Posts Tagged ‘richardson’

“Dumb” Phones, Smart Lessons

August 9, 2010 Leave a comment

I was received an article today by Colleen  Gillard, which appears in the Harvard Education Letter.

The article clearly identifies many solid reason to reconsider the common notion that cell phones are bad and should be banned from our schools.

The article reminds me of a point Will Richardson made during a keynote speech at a technology conference I attended a few years ago.  While I cannot quote him directly I do recall the essence of his message.

He started out by asking if we (the audience members) banned cell phone use in schools by our students.  The vast majority of the audience members acknowledged affirmatively.

Will then queried the audience about why the use of cell phones in class is not allowed by students.  The responses were exactly what one would expect.  Audience members called out things such as “cheating”, “surfing the web”, “txting.”  He in turn responded something to the effect of “Oh, so we do not want them, researching, collaborating or communicating while they work?”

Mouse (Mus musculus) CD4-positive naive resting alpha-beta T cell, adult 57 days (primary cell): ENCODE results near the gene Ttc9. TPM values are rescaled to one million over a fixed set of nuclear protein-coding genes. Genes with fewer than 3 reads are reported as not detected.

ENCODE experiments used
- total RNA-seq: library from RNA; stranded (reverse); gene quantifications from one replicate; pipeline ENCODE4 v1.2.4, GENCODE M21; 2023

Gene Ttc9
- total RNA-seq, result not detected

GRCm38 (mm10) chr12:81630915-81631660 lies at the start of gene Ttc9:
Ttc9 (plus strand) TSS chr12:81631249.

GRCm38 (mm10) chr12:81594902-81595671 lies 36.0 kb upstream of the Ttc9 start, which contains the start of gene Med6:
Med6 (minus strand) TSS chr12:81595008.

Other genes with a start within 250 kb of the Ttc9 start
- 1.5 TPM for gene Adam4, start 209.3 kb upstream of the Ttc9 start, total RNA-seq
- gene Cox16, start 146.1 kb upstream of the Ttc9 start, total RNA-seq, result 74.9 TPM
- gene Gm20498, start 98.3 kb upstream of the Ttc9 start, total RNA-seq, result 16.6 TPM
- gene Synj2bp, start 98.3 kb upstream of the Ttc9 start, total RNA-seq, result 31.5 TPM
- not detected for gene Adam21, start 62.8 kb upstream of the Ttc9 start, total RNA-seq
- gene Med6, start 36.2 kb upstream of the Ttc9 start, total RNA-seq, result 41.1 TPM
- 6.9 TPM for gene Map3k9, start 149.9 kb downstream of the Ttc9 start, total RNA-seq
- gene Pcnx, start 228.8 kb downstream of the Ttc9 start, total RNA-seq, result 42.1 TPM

You get the point.


LI Tech Summit 2009

October 28, 2009 Leave a comment

Attending the Long Island Tech Summit.

Will Richardson just provided a very thought provoking keynote address.  Check out his blog at Will introduced many of the attendees to Diingo.

David Warlick, the second keynote speaker at today’s event just showed a great site he only became aware of in the last 24 hours.  Check out Trendsmap, to keep up to date on what’s happening where on Twitter.

Later today, I am participating on a panel discussion on the use of Google Apps in schools.  It was interesting to see David effortlessly and without fanfare or attention, integrate a Google docs worksheet into his presentation this morning.  You can check out a very new (not yet fully developed) Google Site I created as a central point for the roll out of our Polyvision Eno, as an example of the free tools available to educators.

Both speakers were very informative, of course.  More importantly they left all audience members questioning their beliefs, methodologies and practices concerning technology in their schools.  Questioning what technology is made available to their staff and students, and how that technology is currently being used.

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